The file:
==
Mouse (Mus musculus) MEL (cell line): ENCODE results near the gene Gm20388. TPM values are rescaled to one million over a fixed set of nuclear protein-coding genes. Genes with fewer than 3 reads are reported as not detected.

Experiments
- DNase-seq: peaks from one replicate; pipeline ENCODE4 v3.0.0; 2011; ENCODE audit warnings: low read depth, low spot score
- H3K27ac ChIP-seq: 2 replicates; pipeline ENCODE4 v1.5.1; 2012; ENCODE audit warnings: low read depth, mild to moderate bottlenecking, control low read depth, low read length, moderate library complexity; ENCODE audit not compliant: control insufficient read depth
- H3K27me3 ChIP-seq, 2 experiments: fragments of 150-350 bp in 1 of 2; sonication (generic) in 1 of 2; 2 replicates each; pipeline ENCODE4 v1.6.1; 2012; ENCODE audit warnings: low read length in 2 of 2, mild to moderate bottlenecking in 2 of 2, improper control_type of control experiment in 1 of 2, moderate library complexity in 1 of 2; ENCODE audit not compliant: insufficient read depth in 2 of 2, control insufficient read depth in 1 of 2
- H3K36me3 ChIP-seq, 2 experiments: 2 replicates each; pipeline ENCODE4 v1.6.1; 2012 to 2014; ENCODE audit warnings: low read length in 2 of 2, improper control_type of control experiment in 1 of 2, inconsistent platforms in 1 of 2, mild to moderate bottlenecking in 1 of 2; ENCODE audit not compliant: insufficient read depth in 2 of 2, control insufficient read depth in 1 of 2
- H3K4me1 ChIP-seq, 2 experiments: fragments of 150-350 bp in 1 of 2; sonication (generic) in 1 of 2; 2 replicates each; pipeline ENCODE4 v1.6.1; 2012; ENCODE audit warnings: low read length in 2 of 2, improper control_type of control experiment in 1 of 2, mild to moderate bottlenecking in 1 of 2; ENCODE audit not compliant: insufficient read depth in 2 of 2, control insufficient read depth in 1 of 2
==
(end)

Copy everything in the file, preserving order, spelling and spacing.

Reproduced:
Mouse (Mus musculus) MEL (cell line): ENCODE results near the gene Gm20388. TPM values are rescaled to one million over a fixed set of nuclear protein-coding genes. Genes with fewer than 3 reads are reported as not detected.

Experiments
- DNase-seq: peaks from one replicate; pipeline ENCODE4 v3.0.0; 2011; ENCODE audit warnings: low read depth, low spot score
- H3K27ac ChIP-seq: 2 replicates; pipeline ENCODE4 v1.5.1; 2012; ENCODE audit warnings: low read depth, mild to moderate bottlenecking, control low read depth, low read length, moderate library complexity; ENCODE audit not compliant: control insufficient read depth
- H3K27me3 ChIP-seq, 2 experiments: fragments of 150-350 bp in 1 of 2; sonication (generic) in 1 of 2; 2 replicates each; pipeline ENCODE4 v1.6.1; 2012; ENCODE audit warnings: low read length in 2 of 2, mild to moderate bottlenecking in 2 of 2, improper control_type of control experiment in 1 of 2, moderate library complexity in 1 of 2; ENCODE audit not compliant: insufficient read depth in 2 of 2, control insufficient read depth in 1 of 2
- H3K36me3 ChIP-seq, 2 experiments: 2 replicates each; pipeline ENCODE4 v1.6.1; 2012 to 2014; ENCODE audit warnings: low read length in 2 of 2, improper control_type of control experiment in 1 of 2, inconsistent platforms in 1 of 2, mild to moderate bottlenecking in 1 of 2; ENCODE audit not compliant: insufficient read depth in 2 of 2, control insufficient read depth in 1 of 2
- H3K4me1 ChIP-seq, 2 experiments: fragments of 150-350 bp in 1 of 2; sonication (generic) in 1 of 2; 2 replicates each; pipeline ENCODE4 v1.6.1; 2012; ENCODE audit warnings: low read length in 2 of 2, improper control_type of control experiment in 1 of 2, mild to moderate bottlenecking in 1 of 2; ENCODE audit not compliant: insufficient read depth in 2 of 2, control insufficient read depth in 1 of 2